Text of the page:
In importing, entry is an official statement made to Customs regarding details of a cargo entering the country. Usually, a customs broker acts on behalf of the importer.

  1. Dropshipping

This is a form of retail business where the seller takes the customers’ orders. However, it passes the order to the manufacturer or supplier with the item/s, such as a wholesaler or another retailer, and ships the order directly to the customer.

  1. Incoterms (CIF, FOB, & EXW)

Incoterms or International Commercial Terms are standardized international trade terms published by the International Chamber of Commerce. These terms help determine the obligations of buyers and sellers to prevent confusion.

  • Cost, insurance, and freight (CIF)

The terms of CIF specifies the shipper must arrange and pay for the carriage of the goods to a port of departure. Shippers must also provide the buyer with the documents needed to obtain the goods from the carrier. Buyers take risks with a CIF sale because additional costs and insurance fall on their shoulders. The seller is not responsible for acquiring insurance against the risk of loss or damage to the cargo during transit.

  • Freight on board (FOB)

This term is a designation used to indicate when responsibility and ownership are transferred from seller to buyer. This also determines who is responsible for the payments of freight charges—when the point for the transport costs for the shipped goods shifts to the buyer.

  • Ex-Works (EXW)

Ex-Works or EXW is an incoterm that describes when a seller makes a product available at a designated location. The buyer covers the transport costs of the cargo when it’s delivered to a specific location.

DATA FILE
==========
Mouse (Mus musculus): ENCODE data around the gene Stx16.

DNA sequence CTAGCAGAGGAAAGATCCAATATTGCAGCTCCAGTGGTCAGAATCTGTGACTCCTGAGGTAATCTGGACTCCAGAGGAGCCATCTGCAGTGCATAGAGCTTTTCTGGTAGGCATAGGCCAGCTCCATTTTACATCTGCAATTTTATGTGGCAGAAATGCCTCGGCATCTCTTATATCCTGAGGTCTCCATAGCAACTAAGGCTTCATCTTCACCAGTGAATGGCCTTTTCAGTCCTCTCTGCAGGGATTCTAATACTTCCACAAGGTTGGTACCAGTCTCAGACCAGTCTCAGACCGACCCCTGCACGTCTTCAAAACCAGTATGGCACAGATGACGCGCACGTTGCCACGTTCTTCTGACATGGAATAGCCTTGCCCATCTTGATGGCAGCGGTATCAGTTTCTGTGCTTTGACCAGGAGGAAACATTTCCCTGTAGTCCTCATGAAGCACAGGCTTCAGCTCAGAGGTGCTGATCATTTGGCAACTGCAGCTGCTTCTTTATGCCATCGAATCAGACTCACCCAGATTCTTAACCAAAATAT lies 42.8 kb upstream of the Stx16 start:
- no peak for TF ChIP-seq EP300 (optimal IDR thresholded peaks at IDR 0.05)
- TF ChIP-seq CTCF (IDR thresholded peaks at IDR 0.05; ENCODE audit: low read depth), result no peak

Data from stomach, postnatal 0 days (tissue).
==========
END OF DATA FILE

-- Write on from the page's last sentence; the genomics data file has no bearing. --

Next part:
1. Freight Forwarder

A freight forwarding service provider has a wide range of logistics services that allow the movement of certain cargo from its point of origin to its final destination through carriers via air, marine, rail, or highway transport.

  1. HS Code

Harmonized System (HS) Codes are used in every part of the trading or exporting process. The HS code classifies traded products via a standardized numerical method. Customs authorities use it to identify goods when assessing duties and taxes.

Global Trade Made Easy

With the many challenges business owners face, it’s important not to get disheartened and to stay focused on your goals. After all, running your own enterprise is a long-term game! As you find ways to improve your services, expanding your business through global trade will be a great way to foster your brand’s growth.

Now that you’re aware of the basic terms in shipping, venturing into global trade should be a lot easier. In case you’re looking for a freight forwarder in the Philippines that will help you deal with the intricacies of shipping, partnering with Dash Cargo logistics will be your best bet!

With over 20 years of experience in different industries, we’re confident that our solutions will be able to fulfill your unique needs. Whether your business is handling general merchandise, automobiles and heavy equipment, or raw materials, rest assured that we’ll deliver your goods on time and safely. Visit our page to learn more about our services!

Betina Tanedo

Bettina Tanedo is the Marketing Director of Dash Cargo Logistics. She's worked in the shipping industry for over 10 years and specializes in omnichannel, E-commerce, and logistics.